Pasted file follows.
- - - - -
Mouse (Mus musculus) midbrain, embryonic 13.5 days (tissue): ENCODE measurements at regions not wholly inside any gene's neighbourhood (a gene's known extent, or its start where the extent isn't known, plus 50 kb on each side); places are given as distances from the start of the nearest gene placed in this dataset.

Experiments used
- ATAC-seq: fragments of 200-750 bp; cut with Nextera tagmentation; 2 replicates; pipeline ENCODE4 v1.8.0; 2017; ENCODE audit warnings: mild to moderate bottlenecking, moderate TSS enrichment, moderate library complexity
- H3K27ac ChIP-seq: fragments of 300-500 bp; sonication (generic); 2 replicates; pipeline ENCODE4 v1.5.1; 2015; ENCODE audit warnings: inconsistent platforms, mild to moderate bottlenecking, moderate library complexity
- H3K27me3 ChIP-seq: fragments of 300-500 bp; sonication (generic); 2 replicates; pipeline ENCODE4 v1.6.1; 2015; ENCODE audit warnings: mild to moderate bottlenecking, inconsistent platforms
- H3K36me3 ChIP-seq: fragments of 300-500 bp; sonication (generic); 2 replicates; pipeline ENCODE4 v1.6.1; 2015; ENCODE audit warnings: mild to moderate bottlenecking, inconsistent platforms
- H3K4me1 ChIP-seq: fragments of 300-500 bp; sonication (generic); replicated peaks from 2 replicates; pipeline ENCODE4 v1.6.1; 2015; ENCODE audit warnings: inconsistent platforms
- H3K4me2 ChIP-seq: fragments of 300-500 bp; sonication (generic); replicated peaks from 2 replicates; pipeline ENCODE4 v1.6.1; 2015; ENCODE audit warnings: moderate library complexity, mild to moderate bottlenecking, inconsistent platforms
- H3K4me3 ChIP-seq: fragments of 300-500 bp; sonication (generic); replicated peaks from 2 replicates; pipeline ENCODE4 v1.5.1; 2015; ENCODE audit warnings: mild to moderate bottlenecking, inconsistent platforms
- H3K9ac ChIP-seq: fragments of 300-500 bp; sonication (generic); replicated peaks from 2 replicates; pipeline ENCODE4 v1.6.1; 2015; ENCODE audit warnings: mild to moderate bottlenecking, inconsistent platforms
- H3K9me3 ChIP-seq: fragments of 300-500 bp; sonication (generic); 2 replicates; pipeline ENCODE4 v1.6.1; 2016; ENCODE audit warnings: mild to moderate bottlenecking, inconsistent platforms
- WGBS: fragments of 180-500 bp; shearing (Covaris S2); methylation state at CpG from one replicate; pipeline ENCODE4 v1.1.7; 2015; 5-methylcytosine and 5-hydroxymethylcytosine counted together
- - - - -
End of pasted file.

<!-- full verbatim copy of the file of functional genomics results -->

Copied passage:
Mouse (Mus musculus) midbrain, embryonic 13.5 days (tissue): ENCODE measurements at regions not wholly inside any gene's neighbourhood (a gene's known extent, or its start where the extent isn't known, plus 50 kb on each side); places are given as distances from the start of the nearest gene placed in this dataset.

Experiments used
- ATAC-seq: fragments of 200-750 bp; cut with Nextera tagmentation; 2 replicates; pipeline ENCODE4 v1.8.0; 2017; ENCODE audit warnings: mild to moderate bottlenecking, moderate TSS enrichment, moderate library complexity
- H3K27ac ChIP-seq: fragments of 300-500 bp; sonication (generic); 2 replicates; pipeline ENCODE4 v1.5.1; 2015; ENCODE audit warnings: inconsistent platforms, mild to moderate bottlenecking, moderate library complexity
- H3K27me3 ChIP-seq: fragments of 300-500 bp; sonication (generic); 2 replicates; pipeline ENCODE4 v1.6.1; 2015; ENCODE audit warnings: mild to moderate bottlenecking, inconsistent platforms
- H3K36me3 ChIP-seq: fragments of 300-500 bp; sonication (generic); 2 replicates; pipeline ENCODE4 v1.6.1; 2015; ENCODE audit warnings: mild to moderate bottlenecking, inconsistent platforms
- H3K4me1 ChIP-seq: fragments of 300-500 bp; sonication (generic); replicated peaks from 2 replicates; pipeline ENCODE4 v1.6.1; 2015; ENCODE audit warnings: inconsistent platforms
- H3K4me2 ChIP-seq: fragments of 300-500 bp; sonication (generic); replicated peaks from 2 replicates; pipeline ENCODE4 v1.6.1; 2015; ENCODE audit warnings: moderate library complexity, mild to moderate bottlenecking, inconsistent platforms
- H3K4me3 ChIP-seq: fragments of 300-500 bp; sonication (generic); replicated peaks from 2 replicates; pipeline ENCODE4 v1.5.1; 2015; ENCODE audit warnings: mild to moderate bottlenecking, inconsistent platforms
- H3K9ac ChIP-seq: fragments of 300-500 bp; sonication (generic); replicated peaks from 2 replicates; pipeline ENCODE4 v1.6.1; 2015; ENCODE audit warnings: mild to moderate bottlenecking, inconsistent platforms
- H3K9me3 ChIP-seq: fragments of 300-500 bp; sonication (generic); 2 replicates; pipeline ENCODE4 v1.6.1; 2016; ENCODE audit warnings: mild to moderate bottlenecking, inconsistent platforms
- WGBS: fragments of 180-500 bp; shearing (Covaris S2); methylation state at CpG from one replicate; pipeline ENCODE4 v1.1.7; 2015; 5-methylcytosine and 5-hydroxymethylcytosine counted together